Nanophysicists offer novel insight into experimental cancer treatment

Jul 15, 2013

Physicists from the University of York have carried out new research into how the heating effect of an experimental cancer treatment works. 

Magnetic hyperthermia is viewed as an attractive approach for the treatment of certain cancers as it has no known side effects compared to more conventional therapies such as chemotherapy. It is particularly suitable for the treatment of and . However, until now there has been no clear theoretical understanding of how it actually works.

Treatment by magnetic hyperthermia involves injecting directly into a tumour then placing the patient in a machine which produces an alternating magnetic field. The nanoparticles oscillate and heat is produced inside the . When the temperature rises above 42ºC cells begin to die. This heating process has been demonstrated to reduce tumour size.

The study, by researchers from the University of York's Department of Physics and Liquids Research Ltd, of Bangor, North Wales, showed that the amount of heat generated by magnetic nanoparticles can be understood when both the physical and hydrodynamic size distributions for the samples are known to high accuracy.

The results of the study are published in the Journal of Physics D: Applied Physics as a fast track communication.

Lead author Dr Gonzalo Vallejo-Fernandez, from York's Department of Physics, said: "While clinical trials have shown the potential of magnetic nanoparticles for , the mechanisms by which the heat is generated have not been fully understood. This understanding is critical to produce particles with optimised properties for specific applications at minimal dose."

Previously the heat generated was impossible to predict as several mechanisms were involved. The new work has identified and quantified the mechanisms so that work can now begin to determine the dosage required for effective treatment.

Dr Vallejo-Fernandez said: "Through our study we have produced the first comprehensive assessment of how the heating effect in magnetic works. We are now in a position where we can do further work to calculate accurately the dose of magnetic nanoparticles and length of treatment required."

For the study, the researchers used magnetic nanoparticles produced by a new technique by Liquids Research Ltd, which was developed under the EU project MULTIFUN (Multifunctional Nanotechnology for Selective Detection and Treatment of Cancer). The nanoparticles are very uniform in size and well separated, which enabled detailed experiments to be performed which broadly confirmed the accuracy of the calculations.

Dr Vijay Patel, Director of Liquids Research Ltd, said: "The development of this new theory coincided with our work on the new process to fabricate the nanoparticles enabling us to 'design' almost ideal particles for this application."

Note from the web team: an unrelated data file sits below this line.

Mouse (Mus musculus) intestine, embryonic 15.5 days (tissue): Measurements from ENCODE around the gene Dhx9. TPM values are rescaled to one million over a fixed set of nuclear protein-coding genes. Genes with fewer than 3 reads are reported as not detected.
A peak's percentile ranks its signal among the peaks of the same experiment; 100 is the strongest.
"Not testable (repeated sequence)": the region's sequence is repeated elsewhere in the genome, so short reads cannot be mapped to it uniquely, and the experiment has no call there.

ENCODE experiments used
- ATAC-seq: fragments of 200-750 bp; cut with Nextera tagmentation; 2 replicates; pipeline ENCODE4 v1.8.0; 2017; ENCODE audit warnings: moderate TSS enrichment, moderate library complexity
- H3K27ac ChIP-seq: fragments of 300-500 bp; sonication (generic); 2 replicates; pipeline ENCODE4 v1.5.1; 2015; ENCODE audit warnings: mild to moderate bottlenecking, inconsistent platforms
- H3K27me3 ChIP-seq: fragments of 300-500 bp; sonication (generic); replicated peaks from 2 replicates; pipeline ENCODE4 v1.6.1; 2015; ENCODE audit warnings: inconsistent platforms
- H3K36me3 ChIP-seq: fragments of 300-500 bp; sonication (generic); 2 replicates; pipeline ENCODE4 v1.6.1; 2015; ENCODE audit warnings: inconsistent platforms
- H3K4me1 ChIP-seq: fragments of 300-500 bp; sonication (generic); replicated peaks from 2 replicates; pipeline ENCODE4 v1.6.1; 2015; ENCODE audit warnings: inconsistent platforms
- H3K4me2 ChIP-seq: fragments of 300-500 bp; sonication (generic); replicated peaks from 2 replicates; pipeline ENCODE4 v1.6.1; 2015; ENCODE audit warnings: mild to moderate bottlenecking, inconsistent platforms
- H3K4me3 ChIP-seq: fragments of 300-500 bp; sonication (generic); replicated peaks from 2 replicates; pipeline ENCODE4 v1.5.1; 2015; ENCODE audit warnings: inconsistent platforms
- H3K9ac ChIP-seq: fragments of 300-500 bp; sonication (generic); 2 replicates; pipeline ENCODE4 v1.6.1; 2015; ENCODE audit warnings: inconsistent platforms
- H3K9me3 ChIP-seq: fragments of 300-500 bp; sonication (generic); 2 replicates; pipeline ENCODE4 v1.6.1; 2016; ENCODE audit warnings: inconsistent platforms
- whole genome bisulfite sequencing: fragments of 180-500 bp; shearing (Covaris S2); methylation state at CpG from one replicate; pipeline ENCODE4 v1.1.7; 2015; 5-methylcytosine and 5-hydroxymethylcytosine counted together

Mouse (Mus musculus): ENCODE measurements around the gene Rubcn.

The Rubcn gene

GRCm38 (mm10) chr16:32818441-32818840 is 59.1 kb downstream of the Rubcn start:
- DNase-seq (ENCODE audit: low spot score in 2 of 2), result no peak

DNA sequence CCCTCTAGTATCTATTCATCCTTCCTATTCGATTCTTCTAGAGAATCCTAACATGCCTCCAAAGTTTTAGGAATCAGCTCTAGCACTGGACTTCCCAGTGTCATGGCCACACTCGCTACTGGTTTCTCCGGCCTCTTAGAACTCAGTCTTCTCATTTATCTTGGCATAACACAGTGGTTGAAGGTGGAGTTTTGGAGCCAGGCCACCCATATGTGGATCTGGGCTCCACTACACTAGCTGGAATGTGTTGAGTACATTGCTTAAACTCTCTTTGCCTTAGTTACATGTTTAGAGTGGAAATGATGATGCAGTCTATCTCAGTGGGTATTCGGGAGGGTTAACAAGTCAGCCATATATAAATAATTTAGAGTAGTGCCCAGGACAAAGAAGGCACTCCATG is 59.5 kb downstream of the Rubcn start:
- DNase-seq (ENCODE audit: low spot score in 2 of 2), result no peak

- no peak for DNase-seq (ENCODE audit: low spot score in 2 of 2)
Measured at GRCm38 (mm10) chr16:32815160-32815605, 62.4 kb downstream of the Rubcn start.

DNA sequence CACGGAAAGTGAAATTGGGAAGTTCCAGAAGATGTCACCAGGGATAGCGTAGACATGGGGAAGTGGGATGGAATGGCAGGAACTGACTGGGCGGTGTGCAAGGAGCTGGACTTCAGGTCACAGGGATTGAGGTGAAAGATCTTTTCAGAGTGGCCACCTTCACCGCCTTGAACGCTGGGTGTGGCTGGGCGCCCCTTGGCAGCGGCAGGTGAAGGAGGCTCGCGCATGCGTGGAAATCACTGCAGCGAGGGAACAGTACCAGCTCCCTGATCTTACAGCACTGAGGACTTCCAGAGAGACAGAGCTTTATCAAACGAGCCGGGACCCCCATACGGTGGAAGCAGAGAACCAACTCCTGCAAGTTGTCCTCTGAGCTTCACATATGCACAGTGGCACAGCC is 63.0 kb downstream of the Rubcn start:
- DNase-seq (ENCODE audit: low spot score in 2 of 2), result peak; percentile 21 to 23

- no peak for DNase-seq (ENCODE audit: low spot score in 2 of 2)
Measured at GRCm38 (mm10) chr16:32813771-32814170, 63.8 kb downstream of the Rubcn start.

Explore further: Atom-width graphene sensors could provide unprecedented insights into brain structure and function

More information: 'Mechanisms of Hyperthermia in Magnetic Nanoparticles' in the 'Journal of Physics D: Applied Physics' as a fast track communication. iopscience.iop.org/0022-3727/46/31/312001

Related Stories

Nanoparticles for controlled drug release

Jun 13, 2013

Scientists from CIC bioGUNE and the Laboratoire de Chimie des Polymères Organiques (LCPO) in Bordeaux have jointly undertaken a project to develop "smart" nanoparticles. These polymeric particles act as "nanomissiles" against ...

How many nanoparticles heat the tumor?

Aug 09, 2010

Those who have to fight a powerful enemy must look for allies. This is why physicists from different scientific fields have decided to cooperate with biomedical physicians in order to place the fight against cancer through ...

New product features with metallic nanoparticles

Jun 20, 2013

VTT Technical Research Centre of Finland is developing new techniques for the production of metallic nanoparticles. VTT's new production reactor, operating at atmospheric pressure, reduces the production costs of multicomponent ...

Recommended for you

Quantum effects in nanometer-scale metallic structures

13 minutes ago

Plasmonic devices combine the 'super speed' of optics with the 'super small' of microelectronics. These devices exhibit quantum effects and show promise as possible ultrafast circuit elements, but current ...

Research unlocks potential of super-compound

23 minutes ago

Researchers at The University of Western Australia's have discovered that nano-sized fragments of graphene - sheets of pure carbon - can speed up the rate of chemical reactions.

User comments : 0